Team Coverage: USCCB Retreat

Tags: Currents U.S. Bishops, USCCB

By Christopher White, The Tablet’s National Correspondent

In a landmark 8-page letter to U.S. bishops who are on retreat in response to the clergy sexual abuse crisis that has engulfed the American Church, Pope Francis called for a “new ecclesial season” led by bishops who are more than administrators interested in “pointing fingers,” and instead, leadership marked by “collegial spiritual fatherhood,” rooted in humility and unity.

Prior to offering a prescription for the current predicament, Pope Francis began by diagnosing the problem of the Church’s loss of credibility, not only for the “sins and crimes” of abuse, but “even more by the efforts to deny or conceal them.”

“This has led to a growing sense of uncertainty, distrust and vulnerability among the faithful,” he lamented.

The pope’s letter was presented on Wednesday at the start of an unprecedented weeklong retreat at Mundelein Seminary near Chicago.

“These have been times of turbulence in the lives of all those victims who suffered in their flesh the abuse of power and conscience and sexual abuse on the part of ordained ministers, male and female religious, and lay faithful. But times of turbulence and suffering also for families and for the entire People of God,” he decried.

“We know that, given the seriousness of the situation, no response or approach seems adequate,” he wrote.

The retreat, which was announced in October 23, comes at the invitation of Pope Francis following a September meeting between the pontiff and a delegation from the United States Conference of Catholic Bishops (USCCB) over an American request for a Vatican-led investigation into former Cardinal Archbishop Theodore McCarrick, whose downfall ignited a crisis in the American Catholic Church’s response to sexual abuse.

Although the pope did not grant the request for an investigation – with the Vatican later noting that a release of McCarrick-related evidence would be forthcoming – the pontiff instead proposed the retreat as a way of addressing the crisis.

In his letter, the pope noted that he could not be physically present for the retreat, he expressed his hope that his words could “accompany” the bishops during their time together.

In acknowledging the “culture of abuse,” that is currently roiling the U.S. Church, Pope Francis said “the hurt caused by these sins and crimes has also deeply affected the communion of bishops, and generated not the sort of healthy and necessary disagreements and tensions found within any living body, but rather division and dispersion.”

In outlining a way forward, Pope Francis said the solution to the bishops’ loss of credibility “cannot be regained by issuing stern decrees or by simply creating new committees or improving flow charts, as if we were in charge of a department of human resources.”

Such a move would reduce the role of bishops and the Church to “administrative or organizational function in the ‘evangelization business,’” he warned.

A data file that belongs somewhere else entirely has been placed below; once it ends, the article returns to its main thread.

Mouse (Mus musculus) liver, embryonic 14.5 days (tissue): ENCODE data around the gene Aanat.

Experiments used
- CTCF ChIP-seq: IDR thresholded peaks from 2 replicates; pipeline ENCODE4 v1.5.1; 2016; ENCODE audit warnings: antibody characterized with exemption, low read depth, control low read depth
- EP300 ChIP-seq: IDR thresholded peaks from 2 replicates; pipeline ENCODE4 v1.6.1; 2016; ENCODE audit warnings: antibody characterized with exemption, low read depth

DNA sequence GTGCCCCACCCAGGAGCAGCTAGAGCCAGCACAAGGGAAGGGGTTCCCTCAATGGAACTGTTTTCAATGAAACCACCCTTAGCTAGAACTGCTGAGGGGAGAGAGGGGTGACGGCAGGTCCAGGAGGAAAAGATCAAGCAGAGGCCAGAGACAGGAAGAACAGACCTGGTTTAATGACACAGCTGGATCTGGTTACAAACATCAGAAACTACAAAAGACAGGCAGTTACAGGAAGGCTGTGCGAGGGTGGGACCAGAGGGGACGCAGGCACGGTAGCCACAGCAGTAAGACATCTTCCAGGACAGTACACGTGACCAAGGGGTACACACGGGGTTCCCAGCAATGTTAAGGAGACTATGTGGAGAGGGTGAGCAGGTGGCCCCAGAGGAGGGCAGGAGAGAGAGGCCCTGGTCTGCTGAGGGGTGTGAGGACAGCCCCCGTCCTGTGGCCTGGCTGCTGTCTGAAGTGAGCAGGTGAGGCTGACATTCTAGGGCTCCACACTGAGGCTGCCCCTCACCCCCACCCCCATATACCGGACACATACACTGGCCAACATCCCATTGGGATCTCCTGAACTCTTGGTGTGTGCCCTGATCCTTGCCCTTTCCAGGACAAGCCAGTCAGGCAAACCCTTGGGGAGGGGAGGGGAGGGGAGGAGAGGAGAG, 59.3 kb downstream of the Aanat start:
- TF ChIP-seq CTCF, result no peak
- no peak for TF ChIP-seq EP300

Rather than issues of mere management, Pope Francis challenged the U.S. bishops that they must seek a new mindset that reorients the manner in which they approach prayer, power, money, and relating to the world in general.

In short, he re-upped his call for a “pastoral conversion” to change a culture which he posited allowed for a culture of abuse to fester.

Pope Francis went on to challenge that the “new ecclesial season” which he was calling for is not one merely driven by ideas, but spiritual discernment among the people of God, further cautioning “our catholicity is at stake.”

“We know that times of trial and tribulation can threaten our fraternal communion,” he wrote, “Yet we also know that they can be times of grace sustaining our commitment to Christ and making it credible.”

Pope Francis went on to heed that pastors must be willing to listen and learn from mistakes and not to act defensively as a necessary step for reconciliation, both among one another and with their larger flock.

He concluded his letter with a challenge to bishops must work to restore holiness and regain trust – a trust evidenced by “humble and generous service to all, but especially to those dearest to the Lord’s heart.”

At the start of the retreat, president of the USCCB, Cardinal Daniel DiNardo sent a message to Francis where he said “We carry with us these days the pain and hope of all who may feel let down by the Church. Yet, we find ourselves grateful for the reminder that the future does not rest with any of us alone, but rather belongs to God. Hope is to be found in Christ. In Him, hope becomes unshakable.”

“Holy Father, we also draw near to you in our prayer and ministry,” he continued. “Your witness to those suffering around the world strengthens us. May our days together reflect the communion of the Universal Church.”

The letter was provided to the bishops on Wednesday in both English and Spanish for reflection during the retreat’s Holy Hours. Each evening of the retreat includes an optional hour of Eucharistic Adoration.

Last April, Pope Francis penned a similar letter to the bishops of Chile during their visit to Rome following his January trip to the country in which the pope was widely criticized for his handling of the Chilean sex abuse crisis.

In that letter he admitted to “serious mistakes” and asked for forgiveness to his response to the crisis in which a number of prelates had been accused of covering up for known abusers.

During their time together, the U.S. bishops will hear twice daily reflections from the preacher to the papal household, Capuchin friar Father Raniero Cantalamessa.

The retreat, which is largely being held in silence, will conclude on January 8.